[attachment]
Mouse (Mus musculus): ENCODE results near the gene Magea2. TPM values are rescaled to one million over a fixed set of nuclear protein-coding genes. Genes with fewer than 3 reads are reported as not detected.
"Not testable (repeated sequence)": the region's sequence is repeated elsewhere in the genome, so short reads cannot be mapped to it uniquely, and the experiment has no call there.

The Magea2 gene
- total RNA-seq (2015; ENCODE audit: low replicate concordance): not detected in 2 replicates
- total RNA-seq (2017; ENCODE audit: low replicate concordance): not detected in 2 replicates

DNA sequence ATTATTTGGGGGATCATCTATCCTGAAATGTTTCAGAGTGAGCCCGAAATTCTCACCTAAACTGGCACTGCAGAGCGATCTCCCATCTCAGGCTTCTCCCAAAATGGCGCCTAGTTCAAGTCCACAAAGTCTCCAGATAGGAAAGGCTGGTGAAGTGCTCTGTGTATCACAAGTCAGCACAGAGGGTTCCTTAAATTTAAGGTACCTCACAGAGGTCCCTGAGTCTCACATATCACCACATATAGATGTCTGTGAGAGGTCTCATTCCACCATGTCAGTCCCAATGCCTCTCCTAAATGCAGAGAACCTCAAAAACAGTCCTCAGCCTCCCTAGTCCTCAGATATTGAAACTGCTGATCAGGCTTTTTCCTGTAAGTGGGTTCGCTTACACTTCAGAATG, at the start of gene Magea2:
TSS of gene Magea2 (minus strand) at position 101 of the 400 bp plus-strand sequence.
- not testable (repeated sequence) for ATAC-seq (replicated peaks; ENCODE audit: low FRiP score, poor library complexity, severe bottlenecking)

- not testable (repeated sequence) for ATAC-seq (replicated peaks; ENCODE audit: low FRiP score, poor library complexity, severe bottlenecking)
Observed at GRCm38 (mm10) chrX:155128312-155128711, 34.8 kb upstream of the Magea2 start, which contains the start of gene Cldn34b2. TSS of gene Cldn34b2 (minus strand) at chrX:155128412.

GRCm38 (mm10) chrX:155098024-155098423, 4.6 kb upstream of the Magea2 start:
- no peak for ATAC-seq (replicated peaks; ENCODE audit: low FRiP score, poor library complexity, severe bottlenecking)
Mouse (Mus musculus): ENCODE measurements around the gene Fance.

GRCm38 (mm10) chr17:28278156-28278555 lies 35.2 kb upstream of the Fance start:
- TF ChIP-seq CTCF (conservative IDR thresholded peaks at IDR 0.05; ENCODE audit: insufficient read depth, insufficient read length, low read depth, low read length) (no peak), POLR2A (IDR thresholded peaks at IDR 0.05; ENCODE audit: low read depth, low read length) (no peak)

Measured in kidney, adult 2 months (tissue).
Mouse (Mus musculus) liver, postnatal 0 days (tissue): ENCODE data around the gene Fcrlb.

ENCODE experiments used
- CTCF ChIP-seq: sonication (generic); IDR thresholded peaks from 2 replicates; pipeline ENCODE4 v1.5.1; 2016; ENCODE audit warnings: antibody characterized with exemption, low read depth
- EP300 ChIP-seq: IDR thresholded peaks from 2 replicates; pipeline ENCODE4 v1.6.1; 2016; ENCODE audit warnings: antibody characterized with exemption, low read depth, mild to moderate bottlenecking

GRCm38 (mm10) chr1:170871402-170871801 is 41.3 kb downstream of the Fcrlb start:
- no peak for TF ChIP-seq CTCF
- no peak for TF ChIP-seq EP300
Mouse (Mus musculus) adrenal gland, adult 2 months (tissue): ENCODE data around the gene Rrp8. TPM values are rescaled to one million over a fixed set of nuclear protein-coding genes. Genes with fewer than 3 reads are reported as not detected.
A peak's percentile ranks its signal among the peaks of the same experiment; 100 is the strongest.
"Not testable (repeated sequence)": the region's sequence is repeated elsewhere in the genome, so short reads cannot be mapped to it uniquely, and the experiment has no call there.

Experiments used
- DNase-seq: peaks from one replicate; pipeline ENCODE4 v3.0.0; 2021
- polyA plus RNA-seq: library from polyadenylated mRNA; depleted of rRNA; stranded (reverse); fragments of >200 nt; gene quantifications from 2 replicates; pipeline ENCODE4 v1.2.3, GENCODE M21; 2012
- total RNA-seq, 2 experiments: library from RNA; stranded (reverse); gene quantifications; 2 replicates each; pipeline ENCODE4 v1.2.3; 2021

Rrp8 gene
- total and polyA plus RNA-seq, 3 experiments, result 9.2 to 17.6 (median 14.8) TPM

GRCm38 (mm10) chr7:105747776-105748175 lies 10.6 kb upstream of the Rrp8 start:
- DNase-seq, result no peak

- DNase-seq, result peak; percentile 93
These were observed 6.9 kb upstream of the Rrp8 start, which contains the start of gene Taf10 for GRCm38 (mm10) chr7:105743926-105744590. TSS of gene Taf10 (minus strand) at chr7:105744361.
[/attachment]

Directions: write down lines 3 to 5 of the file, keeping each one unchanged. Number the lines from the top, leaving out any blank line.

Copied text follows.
The Magea2 gene
- total RNA-seq (2015; ENCODE audit: low replicate concordance): not detected in 2 replicates
- total RNA-seq (2017; ENCODE audit: low replicate concordance): not detected in 2 replicates